Fire protection aboard freight aircraft unsafe, NTSB says

A damaged UPS cargo plane sits on the tarmac in Philadelphia in 2006 after a harrowing onboard fire.

Story highlights

  • "The current approach is not safe enough," the head of the NTSB says
  • In '07, FAA said fire-safety upgrades too expensive based on cost/benefit analysis
  • NTSB: Industry has focused little on developing fire-resistant containers
  • Three cargo plane disaster probes yielded recommendations

Fire-protection systems on freight aircraft are inadequate, top U.S. aviation investigators say.

The National Transportation Safety Board recommended improvements and rule changes Wednesday based on investigations of three catastrophic cargo plane fires.

NTSB Chairwoman Deborah Hersman recommended that the Federal Aviation Administration require better early detection of fires inside cargo containers, development of fire-resistant containers and requiring active fire-suppression systems on all freight airlines.

An NTSB report focused on three cargo fire accidents since 2006. Two of those fires killed the flight crews and destroyed the aircraft, in incidents in Dubai and North Korea. In the third incident in Philadelphia, the crew escaped with minor smoke-inhalation difficulties, and the plane was significantly damaged.

"These fires quickly grew out of control, leaving the crew with little time to get the aircraft on the ground," Hersman said in a statement released with the report. "Detection, suppression and containment systems can give crews more time and more options. The current approach is not safe enough."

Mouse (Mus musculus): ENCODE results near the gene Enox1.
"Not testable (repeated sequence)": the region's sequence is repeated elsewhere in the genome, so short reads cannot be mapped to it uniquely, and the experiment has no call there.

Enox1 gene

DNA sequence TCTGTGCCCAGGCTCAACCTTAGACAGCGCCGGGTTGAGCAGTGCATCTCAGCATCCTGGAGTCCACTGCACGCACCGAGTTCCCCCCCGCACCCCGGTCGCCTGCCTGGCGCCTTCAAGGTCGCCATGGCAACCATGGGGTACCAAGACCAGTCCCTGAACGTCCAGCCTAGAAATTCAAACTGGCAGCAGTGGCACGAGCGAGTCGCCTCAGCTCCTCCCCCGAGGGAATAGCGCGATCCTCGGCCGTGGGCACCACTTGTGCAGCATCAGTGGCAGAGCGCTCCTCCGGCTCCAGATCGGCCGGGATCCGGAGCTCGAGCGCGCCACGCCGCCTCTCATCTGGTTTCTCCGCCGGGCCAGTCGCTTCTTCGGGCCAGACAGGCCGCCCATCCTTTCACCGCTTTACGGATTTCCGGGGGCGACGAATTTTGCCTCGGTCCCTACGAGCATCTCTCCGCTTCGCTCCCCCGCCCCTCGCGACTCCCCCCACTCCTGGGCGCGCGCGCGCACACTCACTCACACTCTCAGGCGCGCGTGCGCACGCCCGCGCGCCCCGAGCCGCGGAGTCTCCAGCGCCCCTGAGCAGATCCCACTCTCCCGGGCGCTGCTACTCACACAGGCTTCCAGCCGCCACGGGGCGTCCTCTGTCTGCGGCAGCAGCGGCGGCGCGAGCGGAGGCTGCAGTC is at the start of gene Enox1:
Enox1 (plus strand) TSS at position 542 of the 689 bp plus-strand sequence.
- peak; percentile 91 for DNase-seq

FAA budget cuts would affect fliers

In all three cases, the fires started within the cargo containers aboard the planes, but by the time the plane's fire warning system alerted pilots to the dangers, there was little time for them to react.

Federal regulations require cargo airline fire detection systems to alert pilots within one minute of a fire starting, but the NTSB's investigation found current systems detected fire and smoke anywhere from two and half minutes to more than 18 minutes after the fire started.

The NTSB concluded cargo containers made of flammable materials significantly increase the intensity of the on-board fires because there's been little focus by manufacturers or regulators to develop fire-resistant cargo containers.

Additionally, the NTSB's report recommended improved fire suppression systems on cargo planes, a recommendation it originally made to the FAA in 2007. After the 2007 recommendation, the FAA did a cost-benefit analysis of upgrading fire suppression systems and found it to be too expensive, a fact the NTSB highlighted in its report.

"The two catastrophic cargo airplane fires that occurred in less than a year occurred after the FAA's cost-benefit analysis concluded that the installation of fire suppression systems was not cost-effective," the board said.

UPS briefed Hersman earlier this week on the shipping company's efforts to develop improved fire safety standards. Also, FedEx is in the process of installing a fire suppression system on its long-haul fleet, the NTSB said.

In an e-mail statement to CNN, FAA officials said the agency "has long supported improved fire protection on all cargo airplanes through research on new, non-Halon fire extinguishing agents, fire suppression systems directed at individual cargo containers or specific cargo compartment zones, and advanced cargo containers incorporating smoke detection, fire containment, and/or fire suppression systems."

FAA officials said they would carefully evaluate the NTSB's recommendations.

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